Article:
William Reynolds vs. The Board of Education of the City of Topeka, depositions

William Reynolds vs. The Board of Education of the City of Topeka, depositions
Creator: Kansas Supreme Court
Date: 1902-1905
These set of records are depositions related to the William Reynolds v. Board of Education of the City of Topeka Kansas Supreme Court Case. William Reynolds, the plaintiff, was a resident of Lowman Hill school district and the father of Raoul Reynolds, an eight-year-old student who had attended a desegregated school in the district until the building was destroyed by fire. A new and modern brick building, Lowman School, was constructed; however, it was designated for white students and black students were forced to attend an older and undesirable building, Douglass School. In February 1902, William Reynolds brought his son to Lowman School for enrollment, but the principal refused because the child was of African descent. Mr. Reynolds was directed to enroll his son in Douglass School designated for black students. The plaintiff accused the Board of Education of violating the Constitution of the State of Kansas and the Fourteenth Amendment to the Constitution of the United States. Reynolds demanded that his son be admitted to Lowman School, to be taught without regard to his race or color, and to be treated in all respects as a white child.


William Reynolds vs. The Board of Education of the City of Topeka, proceedings in mandamus

William Reynolds vs. The Board of Education of the City of Topeka, proceedings in mandamus
Creator: Kansas Supreme Court
Date: 1902-1904
These records are proceedings in mandamus related to the William Reynolds v. Board of Education of the City of Topeka Kansas Supreme Court Case. William Reynolds, the plaintiff, was a resident of Lowman Hill school district and the father of Raoul Reynolds, an eight-year-old student who had attended a desegregated school in the district until the building was destroyed by fire. A new and modern brick building, Lowman School, was constructed; however, it was designated for white students and black students were forced to attend an older and undesirable building, Douglass School. In February 1902, William Reynolds brought his son to Lowman School for enrollment, but the principal refused because the child was of African descent. Mr. Reynolds was directed to enroll his son in Douglass School designated for black students. The plaintiff accused the Board of Education of violating the Constitution of the State of Kansas and the Fourteenth Amendment to the Constitution of the United States. Reynolds demanded that his son be admitted to Lowman School, to be taught without regard to his race or color, and to be treated in all respects as a white child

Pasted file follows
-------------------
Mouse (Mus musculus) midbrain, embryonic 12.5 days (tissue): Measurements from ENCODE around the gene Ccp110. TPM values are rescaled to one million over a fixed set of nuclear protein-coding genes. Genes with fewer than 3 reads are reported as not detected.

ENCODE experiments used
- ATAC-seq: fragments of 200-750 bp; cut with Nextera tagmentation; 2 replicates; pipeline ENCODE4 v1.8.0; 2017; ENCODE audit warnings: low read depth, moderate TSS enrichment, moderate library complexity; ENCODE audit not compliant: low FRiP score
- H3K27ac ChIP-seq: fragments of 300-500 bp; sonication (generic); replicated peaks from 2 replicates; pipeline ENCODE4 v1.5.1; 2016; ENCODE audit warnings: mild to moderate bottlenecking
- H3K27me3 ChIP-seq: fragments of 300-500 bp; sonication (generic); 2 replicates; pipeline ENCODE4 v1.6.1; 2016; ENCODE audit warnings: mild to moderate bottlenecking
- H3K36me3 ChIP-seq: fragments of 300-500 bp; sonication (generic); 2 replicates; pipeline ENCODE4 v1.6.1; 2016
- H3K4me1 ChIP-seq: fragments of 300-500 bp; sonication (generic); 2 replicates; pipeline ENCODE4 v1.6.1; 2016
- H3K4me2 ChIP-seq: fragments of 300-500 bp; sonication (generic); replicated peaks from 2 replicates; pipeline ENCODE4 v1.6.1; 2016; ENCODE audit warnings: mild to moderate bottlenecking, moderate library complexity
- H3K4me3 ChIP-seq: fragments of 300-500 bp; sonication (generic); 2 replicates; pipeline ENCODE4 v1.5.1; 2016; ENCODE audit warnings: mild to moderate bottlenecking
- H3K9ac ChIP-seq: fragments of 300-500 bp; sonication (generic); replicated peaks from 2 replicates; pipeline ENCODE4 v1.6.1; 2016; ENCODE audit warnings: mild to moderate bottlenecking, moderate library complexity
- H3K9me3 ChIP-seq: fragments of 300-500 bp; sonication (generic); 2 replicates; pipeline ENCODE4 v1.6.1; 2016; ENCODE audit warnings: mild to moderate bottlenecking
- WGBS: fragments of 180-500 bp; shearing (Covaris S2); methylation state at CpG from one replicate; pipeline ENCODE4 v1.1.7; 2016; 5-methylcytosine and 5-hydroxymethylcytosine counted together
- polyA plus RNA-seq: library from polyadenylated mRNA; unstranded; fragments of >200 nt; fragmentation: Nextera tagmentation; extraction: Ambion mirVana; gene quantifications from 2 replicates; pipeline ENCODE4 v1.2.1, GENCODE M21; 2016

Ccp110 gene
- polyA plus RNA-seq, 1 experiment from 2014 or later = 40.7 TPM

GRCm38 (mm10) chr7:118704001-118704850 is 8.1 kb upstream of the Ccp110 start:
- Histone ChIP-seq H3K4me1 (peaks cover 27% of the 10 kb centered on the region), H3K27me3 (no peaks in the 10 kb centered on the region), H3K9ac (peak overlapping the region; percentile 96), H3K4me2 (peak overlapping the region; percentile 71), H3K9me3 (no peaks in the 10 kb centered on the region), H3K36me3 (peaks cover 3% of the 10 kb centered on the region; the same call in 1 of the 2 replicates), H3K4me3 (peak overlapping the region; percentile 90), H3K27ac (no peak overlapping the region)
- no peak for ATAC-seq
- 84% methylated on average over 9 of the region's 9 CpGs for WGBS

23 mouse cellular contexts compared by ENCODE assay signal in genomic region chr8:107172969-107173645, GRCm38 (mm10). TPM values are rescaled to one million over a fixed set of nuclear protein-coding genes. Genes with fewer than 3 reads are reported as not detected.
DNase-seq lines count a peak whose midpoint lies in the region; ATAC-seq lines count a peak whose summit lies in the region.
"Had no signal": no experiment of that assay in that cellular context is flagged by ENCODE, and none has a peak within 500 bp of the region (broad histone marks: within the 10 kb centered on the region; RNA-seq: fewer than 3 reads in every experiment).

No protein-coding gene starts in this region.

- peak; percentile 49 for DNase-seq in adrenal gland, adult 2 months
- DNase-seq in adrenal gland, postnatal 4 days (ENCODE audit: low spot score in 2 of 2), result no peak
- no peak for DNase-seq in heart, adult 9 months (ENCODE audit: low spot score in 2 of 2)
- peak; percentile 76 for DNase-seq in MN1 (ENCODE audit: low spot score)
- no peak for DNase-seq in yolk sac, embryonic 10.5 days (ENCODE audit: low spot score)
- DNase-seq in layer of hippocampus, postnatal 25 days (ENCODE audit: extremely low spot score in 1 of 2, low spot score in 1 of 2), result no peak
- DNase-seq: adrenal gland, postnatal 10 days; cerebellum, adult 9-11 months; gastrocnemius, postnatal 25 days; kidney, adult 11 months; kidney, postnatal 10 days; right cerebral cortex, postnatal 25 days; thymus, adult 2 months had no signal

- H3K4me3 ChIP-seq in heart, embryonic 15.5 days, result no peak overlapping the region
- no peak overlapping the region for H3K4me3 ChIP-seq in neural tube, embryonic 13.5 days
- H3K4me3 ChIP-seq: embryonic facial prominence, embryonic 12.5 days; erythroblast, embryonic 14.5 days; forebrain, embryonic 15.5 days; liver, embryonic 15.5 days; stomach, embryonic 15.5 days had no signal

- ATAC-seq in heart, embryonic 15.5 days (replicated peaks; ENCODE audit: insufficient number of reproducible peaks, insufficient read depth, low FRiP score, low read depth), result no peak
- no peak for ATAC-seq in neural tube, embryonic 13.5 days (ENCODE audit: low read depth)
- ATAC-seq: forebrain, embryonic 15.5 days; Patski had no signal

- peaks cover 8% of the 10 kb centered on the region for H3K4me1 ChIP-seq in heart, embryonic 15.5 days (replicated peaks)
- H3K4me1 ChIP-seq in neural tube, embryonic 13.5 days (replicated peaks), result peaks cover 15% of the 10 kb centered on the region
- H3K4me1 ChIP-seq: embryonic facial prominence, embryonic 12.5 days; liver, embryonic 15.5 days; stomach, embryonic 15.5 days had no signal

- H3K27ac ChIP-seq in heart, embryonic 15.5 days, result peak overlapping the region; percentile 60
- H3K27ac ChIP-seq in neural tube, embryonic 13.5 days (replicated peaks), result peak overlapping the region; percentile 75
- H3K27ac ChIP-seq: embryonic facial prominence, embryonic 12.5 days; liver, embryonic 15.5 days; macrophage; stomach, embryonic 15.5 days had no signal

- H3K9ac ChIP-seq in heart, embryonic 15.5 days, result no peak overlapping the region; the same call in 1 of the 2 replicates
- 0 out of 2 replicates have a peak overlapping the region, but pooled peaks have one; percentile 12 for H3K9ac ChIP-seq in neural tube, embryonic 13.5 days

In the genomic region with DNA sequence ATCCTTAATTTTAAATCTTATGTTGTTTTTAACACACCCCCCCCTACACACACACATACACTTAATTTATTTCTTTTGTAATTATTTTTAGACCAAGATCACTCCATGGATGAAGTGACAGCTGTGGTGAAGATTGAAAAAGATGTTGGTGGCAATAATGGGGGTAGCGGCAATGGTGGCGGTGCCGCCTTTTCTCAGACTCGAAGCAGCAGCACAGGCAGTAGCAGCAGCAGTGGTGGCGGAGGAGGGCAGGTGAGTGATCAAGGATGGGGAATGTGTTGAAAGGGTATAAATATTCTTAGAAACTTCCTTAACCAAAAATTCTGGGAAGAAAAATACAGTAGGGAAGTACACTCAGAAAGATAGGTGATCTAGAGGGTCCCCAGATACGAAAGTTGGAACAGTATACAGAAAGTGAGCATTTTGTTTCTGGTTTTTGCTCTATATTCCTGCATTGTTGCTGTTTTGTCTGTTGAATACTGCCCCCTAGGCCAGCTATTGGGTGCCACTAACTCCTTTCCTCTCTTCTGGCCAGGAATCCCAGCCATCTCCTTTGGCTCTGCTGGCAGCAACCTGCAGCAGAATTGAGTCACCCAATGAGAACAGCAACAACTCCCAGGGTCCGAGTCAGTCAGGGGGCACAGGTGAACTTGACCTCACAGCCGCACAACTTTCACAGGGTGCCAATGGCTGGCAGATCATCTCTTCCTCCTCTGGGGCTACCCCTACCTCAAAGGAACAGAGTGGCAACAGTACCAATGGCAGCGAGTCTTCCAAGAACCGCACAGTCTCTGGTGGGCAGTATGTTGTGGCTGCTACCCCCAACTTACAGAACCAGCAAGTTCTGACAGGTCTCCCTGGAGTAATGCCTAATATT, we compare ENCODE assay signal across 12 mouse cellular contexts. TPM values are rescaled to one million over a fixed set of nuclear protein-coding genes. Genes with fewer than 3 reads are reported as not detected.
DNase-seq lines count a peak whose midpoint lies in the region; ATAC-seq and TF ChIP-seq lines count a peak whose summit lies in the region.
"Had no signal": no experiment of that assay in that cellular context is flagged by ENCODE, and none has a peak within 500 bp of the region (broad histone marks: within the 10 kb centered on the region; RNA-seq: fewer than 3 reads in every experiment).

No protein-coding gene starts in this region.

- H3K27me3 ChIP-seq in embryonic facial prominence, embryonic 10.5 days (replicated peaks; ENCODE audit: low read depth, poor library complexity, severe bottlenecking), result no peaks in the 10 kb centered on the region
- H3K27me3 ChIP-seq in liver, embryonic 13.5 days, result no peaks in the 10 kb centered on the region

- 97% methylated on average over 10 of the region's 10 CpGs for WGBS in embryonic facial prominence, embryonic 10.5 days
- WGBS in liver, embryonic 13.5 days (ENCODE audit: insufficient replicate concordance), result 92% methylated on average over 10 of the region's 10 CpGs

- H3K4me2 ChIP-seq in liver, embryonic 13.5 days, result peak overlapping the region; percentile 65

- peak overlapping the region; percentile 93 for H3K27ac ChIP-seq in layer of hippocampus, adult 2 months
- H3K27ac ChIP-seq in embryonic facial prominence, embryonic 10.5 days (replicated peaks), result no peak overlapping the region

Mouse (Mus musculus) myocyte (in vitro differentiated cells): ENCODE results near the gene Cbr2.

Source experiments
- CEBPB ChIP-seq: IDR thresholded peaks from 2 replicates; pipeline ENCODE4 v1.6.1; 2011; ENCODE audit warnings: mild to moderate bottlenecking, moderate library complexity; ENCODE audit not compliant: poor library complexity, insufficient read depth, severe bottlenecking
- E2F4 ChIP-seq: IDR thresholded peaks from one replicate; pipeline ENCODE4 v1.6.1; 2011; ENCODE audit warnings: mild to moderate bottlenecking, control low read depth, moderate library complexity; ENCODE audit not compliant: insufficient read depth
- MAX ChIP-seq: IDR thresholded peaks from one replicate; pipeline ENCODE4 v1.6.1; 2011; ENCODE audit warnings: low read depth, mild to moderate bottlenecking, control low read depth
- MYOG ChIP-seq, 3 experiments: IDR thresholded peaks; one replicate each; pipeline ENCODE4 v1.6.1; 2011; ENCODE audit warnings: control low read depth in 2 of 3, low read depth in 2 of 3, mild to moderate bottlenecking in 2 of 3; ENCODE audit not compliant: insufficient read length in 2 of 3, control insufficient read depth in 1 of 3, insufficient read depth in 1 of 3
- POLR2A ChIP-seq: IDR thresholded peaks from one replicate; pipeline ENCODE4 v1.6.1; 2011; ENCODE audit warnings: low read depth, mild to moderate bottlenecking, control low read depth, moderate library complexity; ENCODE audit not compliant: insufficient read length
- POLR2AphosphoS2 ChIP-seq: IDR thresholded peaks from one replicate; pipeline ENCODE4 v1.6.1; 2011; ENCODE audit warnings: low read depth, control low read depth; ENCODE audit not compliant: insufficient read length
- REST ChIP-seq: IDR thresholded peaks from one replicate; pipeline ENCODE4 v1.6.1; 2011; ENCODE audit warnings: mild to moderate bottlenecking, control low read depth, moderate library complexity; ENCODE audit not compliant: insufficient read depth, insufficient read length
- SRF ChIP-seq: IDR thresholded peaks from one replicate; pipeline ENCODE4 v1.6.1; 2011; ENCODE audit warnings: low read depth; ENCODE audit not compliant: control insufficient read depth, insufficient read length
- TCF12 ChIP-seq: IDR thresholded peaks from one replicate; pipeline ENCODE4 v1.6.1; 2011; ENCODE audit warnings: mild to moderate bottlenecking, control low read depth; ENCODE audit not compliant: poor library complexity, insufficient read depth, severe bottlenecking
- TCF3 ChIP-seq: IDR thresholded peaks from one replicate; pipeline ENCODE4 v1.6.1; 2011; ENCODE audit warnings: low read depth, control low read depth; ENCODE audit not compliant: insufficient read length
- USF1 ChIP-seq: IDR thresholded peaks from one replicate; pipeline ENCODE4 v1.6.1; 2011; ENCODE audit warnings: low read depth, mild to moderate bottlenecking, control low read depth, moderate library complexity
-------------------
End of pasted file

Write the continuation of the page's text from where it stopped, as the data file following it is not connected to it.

William Reynolds vs. The Board of Education of the City of Topeka, stipulation

William Reynolds vs. The Board of Education of the City of Topeka, stipulation
Creator: Kansas Supreme Court
Date: 1902
These set of records are stipulations related to the William Reynolds v. Board of Education of the City of Topeka Kansas Supreme Court Case. William Reynolds, the plaintiff, was a resident of Lowman Hill school district and the father of Raoul Reynolds, an eight-year-old student who had attended a desegregated school in the district until the building was destroyed by fire. A new and modern brick building, Lowman School, was constructed; however, it was designated for white students and black students were forced to attend an older and undesirable building, Douglass School. In February 1902, William Reynolds brought his son to Lowman School for enrollment, but the principal refused because the child was of African descent. Mr. Reynolds was directed to enroll his son in Douglass School designated for black students. The plaintiff accused the Board of Education of violating the Constitution of the State of Kansas and the Fourteenth Amendment to the Constitution of the United States. Reynolds demanded that his son be admitted to Lowman School, to be taught without regard to his race or color, and to be treated in all respects as a white child.